Why I am mad at Ron Santo’s Hall of Fame selection

Ron Santo got selected to the Baseball Hall of Fame today by the Veteran’s Committee, and the primary emotion I am feeling is being pissed off.

Not at the decision.
Santo had a great career. I understood the arguments pro and con but I can never understand how someone could get mad that someone got IN.

I’m mad at the timing.
The last time Ron Santo played a major league game, it was 1974.
I was 2 years old.
I’m now 39.

His stats have been unchanged for 37 years.
He was on the ballot 15 times and never got in. Fine. That’s the BBWAA decision.

But then there were several Veterans Committee votes where he was out as well.

And now he is in, posthumously.
Santo, who became the beloved tipsy voice of the Cubs, who was filled with joy and love for his team and the fans who loved him, would have been the greatest Hall of Fame speech since… well… Phil Rizzuto, another borderline Hall of Famer who became a goofy and beloved announcer.

How wonderful would a Ron Santo Hall of Fame speech be?
What a celebration of fun, life, love and baseball it would be!

Instead it is going to be bittersweet. People wondering what he would say and how he would have reacted instead of SEEING the tears of joy.

I had the same complaint a few years ago when Joe Gordon was put in posthumously. The stats never changed. So why wait?

Why string a guy along? Here’s the danger of the whole “He’s a Hall of Famer but not a first ballot Hall of Famer” bullsh*t.

You hold off on the vote and they may never get to experience it.
Ron Santo has become a baseball immortal, but never got to KNOW that in his lifetime.

If you think Jim Kaat is a Hall of Famer, put him in on the next vote. I don’t want to see any more children or widows of Hall of Famers giving the speeches.

Ron Santo IS a Hall of Famer. It’s no longer a matter of opinion. It’s a matter of fact. And future generations will see his plaque and not know if he was in on the first ballot or the 15th or selected by the Veterans’ Committee.

He deserved to have that moment.
He didn’t get it.
And that makes me mad.

But THIS makes me laugh.

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The Mets and the Marlins pull a Freaky Friday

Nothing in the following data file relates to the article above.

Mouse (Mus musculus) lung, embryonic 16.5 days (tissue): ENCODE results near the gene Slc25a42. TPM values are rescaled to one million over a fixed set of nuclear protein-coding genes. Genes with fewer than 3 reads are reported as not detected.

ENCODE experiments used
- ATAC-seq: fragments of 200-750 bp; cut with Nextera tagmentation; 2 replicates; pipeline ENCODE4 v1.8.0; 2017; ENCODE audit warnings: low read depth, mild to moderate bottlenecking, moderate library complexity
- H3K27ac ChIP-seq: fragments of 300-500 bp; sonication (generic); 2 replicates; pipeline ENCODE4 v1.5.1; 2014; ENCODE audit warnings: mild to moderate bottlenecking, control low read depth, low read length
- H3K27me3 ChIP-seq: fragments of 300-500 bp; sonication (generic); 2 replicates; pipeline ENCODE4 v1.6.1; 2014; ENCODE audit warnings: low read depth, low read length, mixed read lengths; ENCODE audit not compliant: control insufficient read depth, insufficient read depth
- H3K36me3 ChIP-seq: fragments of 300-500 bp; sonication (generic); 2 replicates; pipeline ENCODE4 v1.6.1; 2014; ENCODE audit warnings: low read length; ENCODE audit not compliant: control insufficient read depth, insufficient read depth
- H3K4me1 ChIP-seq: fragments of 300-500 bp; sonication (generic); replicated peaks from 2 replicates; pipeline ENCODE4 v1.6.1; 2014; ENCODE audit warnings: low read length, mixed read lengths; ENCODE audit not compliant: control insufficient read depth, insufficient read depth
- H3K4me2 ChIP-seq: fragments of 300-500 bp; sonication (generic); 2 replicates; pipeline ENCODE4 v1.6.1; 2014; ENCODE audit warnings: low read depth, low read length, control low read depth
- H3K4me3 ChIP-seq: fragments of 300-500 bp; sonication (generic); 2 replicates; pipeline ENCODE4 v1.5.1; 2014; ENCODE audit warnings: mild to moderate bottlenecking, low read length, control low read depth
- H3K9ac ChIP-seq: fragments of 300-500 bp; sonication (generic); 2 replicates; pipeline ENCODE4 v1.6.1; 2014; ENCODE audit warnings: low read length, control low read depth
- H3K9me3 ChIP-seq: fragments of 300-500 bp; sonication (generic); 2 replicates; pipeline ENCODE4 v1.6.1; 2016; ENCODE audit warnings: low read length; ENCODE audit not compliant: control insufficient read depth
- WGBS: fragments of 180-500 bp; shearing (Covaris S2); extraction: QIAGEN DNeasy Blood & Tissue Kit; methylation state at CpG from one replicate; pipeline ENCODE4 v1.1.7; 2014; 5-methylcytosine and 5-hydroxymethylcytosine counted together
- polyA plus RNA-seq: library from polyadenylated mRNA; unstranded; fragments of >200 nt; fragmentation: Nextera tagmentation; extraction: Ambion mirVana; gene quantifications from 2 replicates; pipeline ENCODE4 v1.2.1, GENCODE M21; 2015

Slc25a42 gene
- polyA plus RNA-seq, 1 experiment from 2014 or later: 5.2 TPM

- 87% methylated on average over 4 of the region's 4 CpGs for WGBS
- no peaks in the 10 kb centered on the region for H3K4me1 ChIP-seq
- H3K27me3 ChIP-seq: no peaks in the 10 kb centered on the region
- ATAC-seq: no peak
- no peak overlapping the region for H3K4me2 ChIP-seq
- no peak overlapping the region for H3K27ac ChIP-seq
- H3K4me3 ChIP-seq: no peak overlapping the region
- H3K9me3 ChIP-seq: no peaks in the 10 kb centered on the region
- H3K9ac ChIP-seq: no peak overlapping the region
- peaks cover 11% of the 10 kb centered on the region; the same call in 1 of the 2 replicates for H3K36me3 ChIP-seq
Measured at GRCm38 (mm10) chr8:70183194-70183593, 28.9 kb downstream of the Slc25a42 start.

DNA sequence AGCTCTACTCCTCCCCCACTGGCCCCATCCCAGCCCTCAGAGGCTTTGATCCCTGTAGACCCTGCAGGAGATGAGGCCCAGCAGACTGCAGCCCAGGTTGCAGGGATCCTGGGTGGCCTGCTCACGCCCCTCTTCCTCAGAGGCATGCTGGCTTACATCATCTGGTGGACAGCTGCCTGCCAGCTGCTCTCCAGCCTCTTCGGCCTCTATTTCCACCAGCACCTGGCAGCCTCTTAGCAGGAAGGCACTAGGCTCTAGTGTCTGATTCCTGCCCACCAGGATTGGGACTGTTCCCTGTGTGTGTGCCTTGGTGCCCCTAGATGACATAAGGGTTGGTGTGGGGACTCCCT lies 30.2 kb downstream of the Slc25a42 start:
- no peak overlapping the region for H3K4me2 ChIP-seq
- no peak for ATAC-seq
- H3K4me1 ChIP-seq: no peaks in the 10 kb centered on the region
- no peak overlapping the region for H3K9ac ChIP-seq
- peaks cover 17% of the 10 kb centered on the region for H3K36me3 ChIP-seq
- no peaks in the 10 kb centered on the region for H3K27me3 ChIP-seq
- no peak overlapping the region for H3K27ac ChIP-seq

The Marlins signing Jose Reyes makes one thing clear:
The Mets have become the Marlins and the Marlins have become the Mets.

Like Jodie Foster and Barbara Harris (or Lindsay Lohan and Jamie Lee Curtis) they have switched places a la Freaky Friday.

For so many years the Mets were the big market team that seemed a bit insecure. They weren’t as sexy as the Yankees nor did they have the stable organization as the Braves in 1990s or the Phillies in the late 2000s. But they kept spending, kept bringing in big splashy names (even if they didn’t fit.)

And it resulted in big huge mongo unmovable contracts stuffing up the payroll.

And yeah… a lot of players played for the Marlins and ended up on the Mets.
Al Leiter, Cliff Floyd, Carlos Delgado, Gary Sheffield, Dennis Cook, Livan Hernandez, Moises Alou, Kurt Abbott, Braden Looper and Luis Castillo all played in the post season with the Marlins before finding their way to Queens.

And don’t forget, Mike Piazza came to the Mets not from the Dodgers but after his brief cameo in South Florida.

Well now it is the Marlins who are making the big spending signings, even if they don’t 100% fit.

Heath Bell arrived in Florida as a closer in his 30s making big bucks when all logic says “Closers tend to flame out when they reach that age” and “a decent inexpensive pitcher throwing in the 9th will pile up saves”.

And now they spend $106 million on shortstop Jose Reyes. Keep in mind, they are ALREADY spending $16 million a year at the shortstop position with Hanley Ramirez. You’d think they’d spend $106 million on a position that wasn’t already expensively filled.

So the Marlins are winning off season headlines trying to get fannies in the seats of their new ballpark and getting season tickets sold. Whether or not they will be winning in the fall is another question. And these contracts will no doubt be clogging up their payroll for a while. (Kind of like Jason Bay, Johan Santana and David Wright are doing with the Mets.)

And oh yeah, the Marlins management is under scrutiny for underhanded financial dealings. Maybe not as big as Bernie Madoff, but its not a good way to emulate a big market club.

Meanwhile for years the Marlins were a team that big name players left. They constantly cut costs and dumped players and gave feeble nominal attempts to resign them.

Guess who that is now?
The Mets have an advantage that only the Yankees have. They play in New York. They have the biggest media market to feed from. They should have national exposure for their players. Instead they are a nickel and dime organization going nowhere in a hurry.

Carlos Beltran, Francisco Rodriguez and now Reyes are all gone. And no doubt David Wright, Jason Bay and Johan Santana could be acquired for the right price.

Their payroll is going to be significantly lower next year and a lot of players are going to be on the Mets next year who would normally be in AAA. (Sound familiar Marlin fans.)

Of course the Marlins would have DEALT Reyes at the trading deadline and piled up some prospects. But who knows? Maybe the draft picks will yield the next big Mets star. (Although it would have seemed smarter to get a big league ready prospect.)

Maybe a youth movement is exactly what the Mets needs.
Have low expectations and play all the young kids and they might build on the franchise’s two total World Series titles.

That’s the same amount of titles as the Marlins!

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